Promising prospects for green natural gas through power-to-gas

BTU Cottbus-Senftenberg and Flensburg University of Applied Sciences conducted a feasibility study on a power-to-gas concept for a renewable energy site in Nordhackstedt in Schleswig-Holstein.

Sector coupling is seen as the key to overcoming current problems of the energy transition, such as the time lag between electricity generation and demand. Researchers at BTU and Flensburg University of Applied Sciences have now tested a variant of sector coupling using the example of the Nordhackstedt site, west of Flensburg. In the community, the agricultural company Nissen Biogas GmbH & Co. KG operates a 900 kW biogas plant, two satellite CHP units (400 kW each), a local heating network, and two wind turbines with nominal outputs of 0.6 and 1.5 MWel, respectively.

The concept is intended to enable the continued operation of two wind turbines that no longer receive legally guaranteed electricity remuneration. The 20-year compensation period for the two wind turbines under the Renewable Energy Sources Act (EEG) is coming to an end - the operators will only receive exchange electricity prices for the electricity from these turbines, with which the wind turbines cannot be operated profitably in the future. To avoid having to tear them down, new business models were sought.

Researchers from the BTU's Department of Waste Management developed an idea for this around the power-to-gas (PtG) approach. PtG means the conversion of electricity surpluses into a storable, gaseous energy carrier that can be converted back into electricity in times of low wind and sun, used as a fuel or even as a chemical feedstock. Specifically, the concept calls for wind turbines to supply electricity to an electrolyzer that breaks down water into oxygen and hydrogen (H2). The biogas plant in turn supplies raw biogas, whoseCO2 content reacts with the hydrogen in a reactor to form methane (CH4, natural gas equivalent). Alternativesources of CO2 include waste gases from combustion processes or even lean gases from other industrial processes. The conversion is carried out by biological methanation in an innovative trickle bed process developed and patented at the BTU.

Specialized microorganisms, so-called archaea, produce methane under anaerobic conditions and also release heat in the process. In contrast to catalytic methanation, the process is less complex in terms of equipment, technologically very robust, insensitive to interfering substances and very easy to control. It requires neither overpressure nor high temperatures and consumes relatively little energy. Finally, the process scores with high product gas purity. The synergistic coupling with biogas plants is not only supported by the use of raw biogas as input, but also by the fact that the nutrients for the microorganisms in the trickle bed can be supplied via the liquid fermentation residues of the biogas plant and the decoupled reaction heat is available for use, for example, for fermenter heating or a local heating network.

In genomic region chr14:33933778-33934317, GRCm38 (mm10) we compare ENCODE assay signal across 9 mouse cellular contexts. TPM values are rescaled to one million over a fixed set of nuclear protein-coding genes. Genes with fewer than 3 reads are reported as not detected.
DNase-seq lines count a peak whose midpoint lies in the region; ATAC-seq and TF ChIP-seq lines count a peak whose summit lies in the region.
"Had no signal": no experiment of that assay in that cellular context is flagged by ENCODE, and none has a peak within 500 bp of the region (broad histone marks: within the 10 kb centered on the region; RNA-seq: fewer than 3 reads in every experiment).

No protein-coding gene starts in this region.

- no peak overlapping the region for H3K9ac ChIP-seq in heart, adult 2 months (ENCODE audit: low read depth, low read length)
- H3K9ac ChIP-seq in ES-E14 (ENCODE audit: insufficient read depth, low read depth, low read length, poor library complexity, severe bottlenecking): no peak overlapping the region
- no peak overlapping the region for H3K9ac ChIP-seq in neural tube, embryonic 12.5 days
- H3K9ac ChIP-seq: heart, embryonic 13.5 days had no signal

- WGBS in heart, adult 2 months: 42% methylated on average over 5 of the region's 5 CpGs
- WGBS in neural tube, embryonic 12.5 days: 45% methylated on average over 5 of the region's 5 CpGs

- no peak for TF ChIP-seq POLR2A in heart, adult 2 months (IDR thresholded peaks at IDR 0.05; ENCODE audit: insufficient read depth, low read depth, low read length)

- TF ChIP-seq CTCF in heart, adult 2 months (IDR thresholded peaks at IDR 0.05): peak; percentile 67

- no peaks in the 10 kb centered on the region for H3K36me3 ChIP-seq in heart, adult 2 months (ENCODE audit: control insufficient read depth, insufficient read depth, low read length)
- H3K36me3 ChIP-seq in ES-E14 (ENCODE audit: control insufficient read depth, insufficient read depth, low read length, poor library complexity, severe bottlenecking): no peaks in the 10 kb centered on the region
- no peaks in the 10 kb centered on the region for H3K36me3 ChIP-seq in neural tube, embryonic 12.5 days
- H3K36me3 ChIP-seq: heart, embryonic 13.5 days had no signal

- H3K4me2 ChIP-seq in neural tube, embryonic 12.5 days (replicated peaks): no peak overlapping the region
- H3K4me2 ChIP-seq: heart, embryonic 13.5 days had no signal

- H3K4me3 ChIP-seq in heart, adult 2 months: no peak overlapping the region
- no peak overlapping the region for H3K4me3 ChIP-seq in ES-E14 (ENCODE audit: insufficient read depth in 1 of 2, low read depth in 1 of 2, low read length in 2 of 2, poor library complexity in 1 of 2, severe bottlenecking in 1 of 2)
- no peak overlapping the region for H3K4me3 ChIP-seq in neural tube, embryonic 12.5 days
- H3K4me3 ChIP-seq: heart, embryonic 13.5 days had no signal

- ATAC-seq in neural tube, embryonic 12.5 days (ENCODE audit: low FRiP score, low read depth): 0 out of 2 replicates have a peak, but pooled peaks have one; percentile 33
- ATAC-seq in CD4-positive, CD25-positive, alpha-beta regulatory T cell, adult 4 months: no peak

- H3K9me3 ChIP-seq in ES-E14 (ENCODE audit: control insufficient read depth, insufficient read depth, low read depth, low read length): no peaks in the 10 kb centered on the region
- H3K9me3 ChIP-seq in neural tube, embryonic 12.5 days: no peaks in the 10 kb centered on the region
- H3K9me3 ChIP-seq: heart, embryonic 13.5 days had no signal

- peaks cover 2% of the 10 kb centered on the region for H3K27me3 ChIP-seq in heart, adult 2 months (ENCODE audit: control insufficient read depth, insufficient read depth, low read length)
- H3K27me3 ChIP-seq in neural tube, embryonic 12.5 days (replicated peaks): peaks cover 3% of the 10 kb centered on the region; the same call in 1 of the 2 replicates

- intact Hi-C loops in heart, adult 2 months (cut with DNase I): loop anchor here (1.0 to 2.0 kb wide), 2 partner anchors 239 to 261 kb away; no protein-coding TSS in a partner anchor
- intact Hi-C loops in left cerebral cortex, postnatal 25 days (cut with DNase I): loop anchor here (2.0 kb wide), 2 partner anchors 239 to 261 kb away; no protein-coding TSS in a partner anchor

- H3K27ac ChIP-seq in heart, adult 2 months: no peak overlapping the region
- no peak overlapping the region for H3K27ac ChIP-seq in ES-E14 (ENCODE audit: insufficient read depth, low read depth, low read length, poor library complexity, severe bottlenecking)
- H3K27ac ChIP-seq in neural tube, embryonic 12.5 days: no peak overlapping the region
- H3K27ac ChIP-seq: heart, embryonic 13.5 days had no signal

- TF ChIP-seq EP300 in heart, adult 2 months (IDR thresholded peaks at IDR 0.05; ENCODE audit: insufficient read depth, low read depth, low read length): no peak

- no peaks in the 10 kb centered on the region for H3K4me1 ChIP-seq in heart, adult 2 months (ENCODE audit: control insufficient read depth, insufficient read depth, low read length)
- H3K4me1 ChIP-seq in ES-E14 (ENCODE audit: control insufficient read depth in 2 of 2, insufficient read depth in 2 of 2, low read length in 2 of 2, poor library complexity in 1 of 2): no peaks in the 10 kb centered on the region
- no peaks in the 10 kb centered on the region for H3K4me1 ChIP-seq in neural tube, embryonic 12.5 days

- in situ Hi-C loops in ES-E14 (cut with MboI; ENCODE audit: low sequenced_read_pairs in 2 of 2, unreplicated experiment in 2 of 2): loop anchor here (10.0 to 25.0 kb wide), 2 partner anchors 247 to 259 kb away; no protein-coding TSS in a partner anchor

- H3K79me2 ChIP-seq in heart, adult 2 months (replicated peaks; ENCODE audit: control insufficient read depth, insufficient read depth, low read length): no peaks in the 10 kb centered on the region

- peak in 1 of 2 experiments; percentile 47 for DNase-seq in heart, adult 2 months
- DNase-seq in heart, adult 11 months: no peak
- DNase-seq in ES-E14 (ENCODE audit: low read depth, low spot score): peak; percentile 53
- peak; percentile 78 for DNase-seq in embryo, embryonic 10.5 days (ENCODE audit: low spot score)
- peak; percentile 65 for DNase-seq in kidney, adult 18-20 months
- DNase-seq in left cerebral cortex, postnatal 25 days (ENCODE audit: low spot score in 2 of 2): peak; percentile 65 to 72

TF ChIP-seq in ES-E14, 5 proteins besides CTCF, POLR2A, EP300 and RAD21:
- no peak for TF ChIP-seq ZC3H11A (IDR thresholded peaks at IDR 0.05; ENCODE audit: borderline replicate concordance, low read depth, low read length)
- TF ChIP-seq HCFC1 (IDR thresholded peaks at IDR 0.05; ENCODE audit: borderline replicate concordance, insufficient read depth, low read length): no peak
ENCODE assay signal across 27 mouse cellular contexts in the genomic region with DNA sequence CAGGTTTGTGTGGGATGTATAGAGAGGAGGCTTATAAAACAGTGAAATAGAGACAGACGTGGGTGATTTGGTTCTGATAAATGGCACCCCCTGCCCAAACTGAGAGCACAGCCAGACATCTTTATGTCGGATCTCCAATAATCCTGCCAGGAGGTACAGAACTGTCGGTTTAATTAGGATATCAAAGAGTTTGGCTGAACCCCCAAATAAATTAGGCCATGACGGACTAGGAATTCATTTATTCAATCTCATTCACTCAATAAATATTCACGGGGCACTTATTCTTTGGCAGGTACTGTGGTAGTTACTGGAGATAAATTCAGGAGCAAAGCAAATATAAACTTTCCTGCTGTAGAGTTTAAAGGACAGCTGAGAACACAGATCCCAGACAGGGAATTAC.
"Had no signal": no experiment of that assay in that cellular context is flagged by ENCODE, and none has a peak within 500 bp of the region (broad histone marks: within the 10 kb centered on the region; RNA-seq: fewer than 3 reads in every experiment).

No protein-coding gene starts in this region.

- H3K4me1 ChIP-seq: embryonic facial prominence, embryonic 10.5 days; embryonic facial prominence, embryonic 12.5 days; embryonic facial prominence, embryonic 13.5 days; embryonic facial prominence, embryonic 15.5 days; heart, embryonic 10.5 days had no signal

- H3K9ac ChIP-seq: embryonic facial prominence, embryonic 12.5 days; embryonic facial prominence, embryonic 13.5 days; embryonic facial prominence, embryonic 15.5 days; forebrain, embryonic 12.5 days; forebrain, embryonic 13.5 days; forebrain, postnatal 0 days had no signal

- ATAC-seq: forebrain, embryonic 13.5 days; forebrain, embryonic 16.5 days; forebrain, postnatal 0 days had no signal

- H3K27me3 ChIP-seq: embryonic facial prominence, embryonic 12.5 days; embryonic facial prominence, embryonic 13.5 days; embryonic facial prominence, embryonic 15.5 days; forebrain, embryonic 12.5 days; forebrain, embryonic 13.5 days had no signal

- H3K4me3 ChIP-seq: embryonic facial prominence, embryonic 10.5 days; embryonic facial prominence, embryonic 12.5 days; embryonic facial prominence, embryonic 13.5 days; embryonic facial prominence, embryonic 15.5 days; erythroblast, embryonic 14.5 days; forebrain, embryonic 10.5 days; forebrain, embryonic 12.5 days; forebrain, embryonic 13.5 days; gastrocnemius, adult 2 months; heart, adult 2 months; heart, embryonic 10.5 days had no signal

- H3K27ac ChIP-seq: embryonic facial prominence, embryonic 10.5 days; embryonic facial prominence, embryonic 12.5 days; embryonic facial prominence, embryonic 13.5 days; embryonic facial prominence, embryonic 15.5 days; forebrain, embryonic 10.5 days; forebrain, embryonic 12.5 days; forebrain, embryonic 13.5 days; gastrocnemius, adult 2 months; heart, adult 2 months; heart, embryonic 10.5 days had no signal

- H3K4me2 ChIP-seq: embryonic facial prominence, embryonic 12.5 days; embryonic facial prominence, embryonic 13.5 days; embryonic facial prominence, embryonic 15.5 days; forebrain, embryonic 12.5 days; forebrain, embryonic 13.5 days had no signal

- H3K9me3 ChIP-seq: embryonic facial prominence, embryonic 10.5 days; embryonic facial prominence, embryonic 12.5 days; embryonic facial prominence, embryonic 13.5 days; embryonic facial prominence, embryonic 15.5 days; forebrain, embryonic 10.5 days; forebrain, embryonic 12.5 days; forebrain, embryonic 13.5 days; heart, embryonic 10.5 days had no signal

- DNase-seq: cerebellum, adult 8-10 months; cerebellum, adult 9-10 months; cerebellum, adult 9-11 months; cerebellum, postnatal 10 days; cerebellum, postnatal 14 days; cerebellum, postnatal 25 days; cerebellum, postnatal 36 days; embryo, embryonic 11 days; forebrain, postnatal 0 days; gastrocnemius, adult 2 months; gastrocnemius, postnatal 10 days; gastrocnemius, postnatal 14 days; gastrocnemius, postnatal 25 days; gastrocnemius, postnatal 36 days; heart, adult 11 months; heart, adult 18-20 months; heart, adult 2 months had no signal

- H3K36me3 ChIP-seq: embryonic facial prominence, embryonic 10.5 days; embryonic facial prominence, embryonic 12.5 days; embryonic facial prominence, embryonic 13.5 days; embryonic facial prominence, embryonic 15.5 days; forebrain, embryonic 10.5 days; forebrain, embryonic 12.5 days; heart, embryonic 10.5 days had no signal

In their implementation study, the researchers technically designed a corresponding plant combination for the Nordhackstedt site and calculated in various scenarios at what cost the methane could be produced. Decisive characteristic data for this were determined in test series in a trickle-bed test reactor at the BTU. They showed in continuous long-term operation that raw biogas is suitable as aCO2 source for biological methanation. The researchers achieved a sustained and stable methane formation rate of 7 Nm³ CH4 per m³ reaction volume per day with a methane concentration in the product gas of more than 95 percent.

The economic studies indicate that the plant can be operated economically. The prerequisite is that the legal framework conditions and the plant technology are further optimized or produced in higher quantities. The biggest cost factor is the upstream process of electrolysis for H2 supply, for which, however, falling costs are forecast.

In Nordhackstedt, farmers and researchers want to test the described concept in practice in the future; the construction of an electrolyzer and a trickle bed reactor are planned. Initially, the electricity is to be drawn only from the older of the two wind turbines; the planned connected load of the electrolyzer is 500 kWel. This will enable a partial stream of biogas from the biogas plant to be methanized. Support for the concept implementation is planned from the Dresden-based engineering service provider GICON®, which developed the trickle bed process for biological methanation together with the BTU and operates a plant in the large-scale pilot plant at the Cottbus site. Nordhackstedt would be home to the world's first continuously operated pilot plant of its kind, demonstrating biological methanation with raw biogas under practical conditions and potentially serving as a blueprint for practical plants for the provision of green natural gas. The methane provided can be compressed on site into CNG (Compressed Natural Gas) and used to fuel vehicles. For a CNG tractor with a tank capacity of 52 kg, 2200 tank fillings per year would be possible obtained from previously unused surplus electricity. This makes a driving distance of 1,050,000 km per year feasible.


PD Dr.-Ing. habil. Marko Burkhardt
T +49 (0) 355 69-4328
Renewable energy site Nordhackstedt (Photo: O. Horn)